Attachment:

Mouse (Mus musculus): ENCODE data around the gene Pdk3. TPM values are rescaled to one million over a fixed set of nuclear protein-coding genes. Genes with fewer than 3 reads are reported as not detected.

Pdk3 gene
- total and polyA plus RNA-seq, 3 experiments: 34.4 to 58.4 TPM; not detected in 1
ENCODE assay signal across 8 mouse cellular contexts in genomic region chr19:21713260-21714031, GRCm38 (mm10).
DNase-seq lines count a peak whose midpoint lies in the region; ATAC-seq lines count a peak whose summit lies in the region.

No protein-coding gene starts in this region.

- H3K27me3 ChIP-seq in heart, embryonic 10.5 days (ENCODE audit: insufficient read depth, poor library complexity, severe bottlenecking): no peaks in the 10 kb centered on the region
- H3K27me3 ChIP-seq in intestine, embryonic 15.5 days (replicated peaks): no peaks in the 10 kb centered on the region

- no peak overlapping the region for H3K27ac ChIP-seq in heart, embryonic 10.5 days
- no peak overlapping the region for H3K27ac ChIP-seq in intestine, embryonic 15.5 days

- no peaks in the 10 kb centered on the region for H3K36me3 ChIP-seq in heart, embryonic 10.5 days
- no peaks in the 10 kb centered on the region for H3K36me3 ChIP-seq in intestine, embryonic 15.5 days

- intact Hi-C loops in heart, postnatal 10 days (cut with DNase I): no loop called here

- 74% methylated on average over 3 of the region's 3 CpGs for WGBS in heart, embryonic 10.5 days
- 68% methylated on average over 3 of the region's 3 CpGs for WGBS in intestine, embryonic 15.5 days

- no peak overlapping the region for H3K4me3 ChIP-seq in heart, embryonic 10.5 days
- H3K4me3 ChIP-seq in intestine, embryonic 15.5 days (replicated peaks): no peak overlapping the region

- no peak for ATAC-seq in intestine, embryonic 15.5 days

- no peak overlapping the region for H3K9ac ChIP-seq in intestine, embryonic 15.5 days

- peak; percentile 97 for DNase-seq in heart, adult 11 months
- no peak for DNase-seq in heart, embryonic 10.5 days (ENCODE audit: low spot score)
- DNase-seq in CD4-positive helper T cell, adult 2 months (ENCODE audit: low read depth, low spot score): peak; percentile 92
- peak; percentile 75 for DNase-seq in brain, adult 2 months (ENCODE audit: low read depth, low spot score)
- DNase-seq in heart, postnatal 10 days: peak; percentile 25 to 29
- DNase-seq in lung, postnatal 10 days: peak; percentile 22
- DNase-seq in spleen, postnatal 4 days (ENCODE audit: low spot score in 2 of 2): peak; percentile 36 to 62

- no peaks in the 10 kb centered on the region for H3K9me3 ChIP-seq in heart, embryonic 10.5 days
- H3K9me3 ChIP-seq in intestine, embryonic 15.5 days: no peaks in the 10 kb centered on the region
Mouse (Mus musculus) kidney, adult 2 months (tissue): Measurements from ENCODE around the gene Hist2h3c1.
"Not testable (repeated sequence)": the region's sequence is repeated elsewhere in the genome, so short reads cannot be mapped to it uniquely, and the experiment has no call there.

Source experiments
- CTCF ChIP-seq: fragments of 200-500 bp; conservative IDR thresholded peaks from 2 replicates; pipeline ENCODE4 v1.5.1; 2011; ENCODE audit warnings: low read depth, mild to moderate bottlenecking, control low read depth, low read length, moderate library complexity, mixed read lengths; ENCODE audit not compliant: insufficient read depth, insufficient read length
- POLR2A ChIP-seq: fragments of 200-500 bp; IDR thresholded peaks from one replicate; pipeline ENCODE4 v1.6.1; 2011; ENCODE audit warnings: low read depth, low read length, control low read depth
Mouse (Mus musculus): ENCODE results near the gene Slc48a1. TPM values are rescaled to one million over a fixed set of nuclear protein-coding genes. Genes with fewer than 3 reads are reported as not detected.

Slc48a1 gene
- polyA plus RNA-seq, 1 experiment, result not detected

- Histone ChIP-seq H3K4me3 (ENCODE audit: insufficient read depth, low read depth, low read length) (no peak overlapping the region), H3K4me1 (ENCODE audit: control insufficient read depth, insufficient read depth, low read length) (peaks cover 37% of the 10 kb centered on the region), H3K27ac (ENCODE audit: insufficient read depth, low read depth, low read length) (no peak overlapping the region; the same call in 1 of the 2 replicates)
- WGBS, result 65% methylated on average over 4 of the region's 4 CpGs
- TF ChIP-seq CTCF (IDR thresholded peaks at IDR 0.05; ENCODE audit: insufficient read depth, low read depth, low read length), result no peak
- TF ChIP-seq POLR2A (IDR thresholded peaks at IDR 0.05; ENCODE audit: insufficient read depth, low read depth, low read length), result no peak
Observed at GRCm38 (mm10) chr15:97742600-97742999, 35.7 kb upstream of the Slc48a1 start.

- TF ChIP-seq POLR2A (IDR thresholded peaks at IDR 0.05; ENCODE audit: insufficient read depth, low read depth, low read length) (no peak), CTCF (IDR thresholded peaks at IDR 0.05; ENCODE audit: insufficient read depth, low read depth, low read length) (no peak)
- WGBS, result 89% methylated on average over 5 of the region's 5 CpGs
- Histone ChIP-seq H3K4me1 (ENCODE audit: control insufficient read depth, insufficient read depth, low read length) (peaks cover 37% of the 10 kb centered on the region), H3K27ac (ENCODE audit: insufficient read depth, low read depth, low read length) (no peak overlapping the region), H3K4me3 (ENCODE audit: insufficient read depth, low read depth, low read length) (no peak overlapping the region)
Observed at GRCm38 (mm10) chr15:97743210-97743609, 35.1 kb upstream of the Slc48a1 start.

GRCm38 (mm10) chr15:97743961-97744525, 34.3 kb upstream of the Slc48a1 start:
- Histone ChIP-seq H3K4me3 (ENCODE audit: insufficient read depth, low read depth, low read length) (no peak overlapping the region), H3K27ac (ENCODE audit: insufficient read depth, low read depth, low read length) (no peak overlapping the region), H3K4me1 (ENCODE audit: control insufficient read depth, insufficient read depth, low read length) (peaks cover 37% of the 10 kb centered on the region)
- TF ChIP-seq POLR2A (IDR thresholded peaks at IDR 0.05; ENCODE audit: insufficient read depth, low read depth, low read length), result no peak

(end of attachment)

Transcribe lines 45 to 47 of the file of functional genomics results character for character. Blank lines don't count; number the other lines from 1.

Observed at GRCm38 (mm10) chr15:97743210-97743609, 35.1 kb upstream of the Slc48a1 start.

GRCm38 (mm10) chr15:97743961-97744525, 34.3 kb upstream of the Slc48a1 start:
- Histone ChIP-seq H3K4me3 (ENCODE audit: insufficient read depth, low read depth, low read length) (no peak overlapping the region), H3K27ac (ENCODE audit: insufficient read depth, low read depth, low read length) (no peak overlapping the region), H3K4me1 (ENCODE audit: control insufficient read depth, insufficient read depth, low read length) (peaks cover 37% of the 10 kb centered on the region)